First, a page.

Joe Palca Joe Palca is a science correspondent for NPR.
Joe Palca, photographed for NPR, 17 January 2019, in Washington DC.
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Joe Palca

A building called Sustainability Base, at NASA's Ames Research Center in Mountain View, Calif., has an energy-efficient design that allows in sunlight. So for most of the year, the interior is illuminated by natural light. Dominic Hart/NASA hide caption

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Dominic Hart/NASA

NASA Uses Lessons From Space To Design An Efficient Building

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An illustration shows what a helicopter drone would look like on the surface of Mars. NASA/JPL-Caltech hide caption

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NASA/JPL-Caltech

Someday A Helicopter Drone May Fly Over Mars And Help A Rover

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Researchers at Brown University's computer science department are studying whether a robot called Baxter can be taught to pick up different objects. Joe Palca/NPR hide caption

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Joe Palca/NPR

How Can Robots Learn New Tasks? Practice, Practice, Practice

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Kroto displays a model of his discovery in 1996: a soccer ball-shape carbon molecule that spawned a new field of study and could act as a tiny cage to transport other chemicals. Michael Scates/AP hide caption

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Michael Scates/AP

A Discoverer Of The Buckyball Offers Tips On Winning A Nobel Prize

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Nobel Prize In Chemistry Awarded To 3 Scientists For DNA Repair Discovery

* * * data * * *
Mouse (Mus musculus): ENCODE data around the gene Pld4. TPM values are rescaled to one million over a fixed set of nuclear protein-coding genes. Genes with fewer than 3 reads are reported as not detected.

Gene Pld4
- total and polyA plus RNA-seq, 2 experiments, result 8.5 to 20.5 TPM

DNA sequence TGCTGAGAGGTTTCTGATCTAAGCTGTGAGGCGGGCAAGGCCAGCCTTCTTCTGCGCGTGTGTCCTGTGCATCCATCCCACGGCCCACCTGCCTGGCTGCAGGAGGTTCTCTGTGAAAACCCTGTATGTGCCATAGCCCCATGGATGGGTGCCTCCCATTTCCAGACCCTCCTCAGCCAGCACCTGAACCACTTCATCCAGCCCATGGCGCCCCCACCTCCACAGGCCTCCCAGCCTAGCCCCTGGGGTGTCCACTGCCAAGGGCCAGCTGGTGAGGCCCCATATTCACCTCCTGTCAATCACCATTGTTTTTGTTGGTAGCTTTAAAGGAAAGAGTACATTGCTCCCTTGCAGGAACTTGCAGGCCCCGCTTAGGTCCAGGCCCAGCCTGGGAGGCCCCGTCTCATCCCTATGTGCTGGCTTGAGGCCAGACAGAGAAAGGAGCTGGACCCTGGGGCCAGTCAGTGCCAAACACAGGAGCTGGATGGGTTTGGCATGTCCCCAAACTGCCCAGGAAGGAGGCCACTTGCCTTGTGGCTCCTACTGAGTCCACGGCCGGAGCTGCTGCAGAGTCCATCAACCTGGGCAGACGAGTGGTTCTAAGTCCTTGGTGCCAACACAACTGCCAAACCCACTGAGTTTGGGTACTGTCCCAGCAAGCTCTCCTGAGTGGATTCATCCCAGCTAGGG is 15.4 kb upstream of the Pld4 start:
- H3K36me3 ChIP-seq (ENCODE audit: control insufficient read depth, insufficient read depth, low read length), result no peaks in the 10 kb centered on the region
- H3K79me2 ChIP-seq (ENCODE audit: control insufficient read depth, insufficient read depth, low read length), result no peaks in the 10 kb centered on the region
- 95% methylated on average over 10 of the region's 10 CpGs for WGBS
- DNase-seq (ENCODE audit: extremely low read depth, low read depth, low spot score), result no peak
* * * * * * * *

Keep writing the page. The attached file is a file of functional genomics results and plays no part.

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Mike Lester, CEO of Taxi 2000, sits in the SkyWeb Express in the company's warehouse in Fridley, Minn. The company has been working on SkyWeb Express system, a point-to-point personal rapid transit system. Ackerman + Gruber for NPR hide caption

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Ackerman + Gruber for NPR

Why Nonstop Travel In Personal Pods Has Yet To Take Off

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A thermoelectric PowerCard like this one can be used to convert waste heat into an electric power source, Alphabet Energy says. Alphabet Energy hide caption

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Alphabet Energy

A Lot Of Heat Is Wasted, So Why Not Convert It Into Power?

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Scientists Develop App To Turn Smartphones Into Cosmic Ray Detectors

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Can people tell a computer-generated story from a human-authored one? How about a poem, or a playlist? Three new contests hope to find out. ImageZoo/Corbis hide caption

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ImageZoo/Corbis

Shall I Compare Thee To An Algorithm? Turing Test Gets A Creative Twist

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The sea snail Conus magus looks harmless enough, but it packs a venomous punch that lets it paralyze and eat fish. A peptide modeled on the venom is a powerful painkiller, though sneaking it past the blood-brain barrier has proved hard. Courtesy of Jeanette Johnson and Scott Johnson hide caption

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Courtesy of Jeanette Johnson and Scott Johnson

Snail Venom Yields Potent Painkiller, But Delivering The Drug Is Tricky

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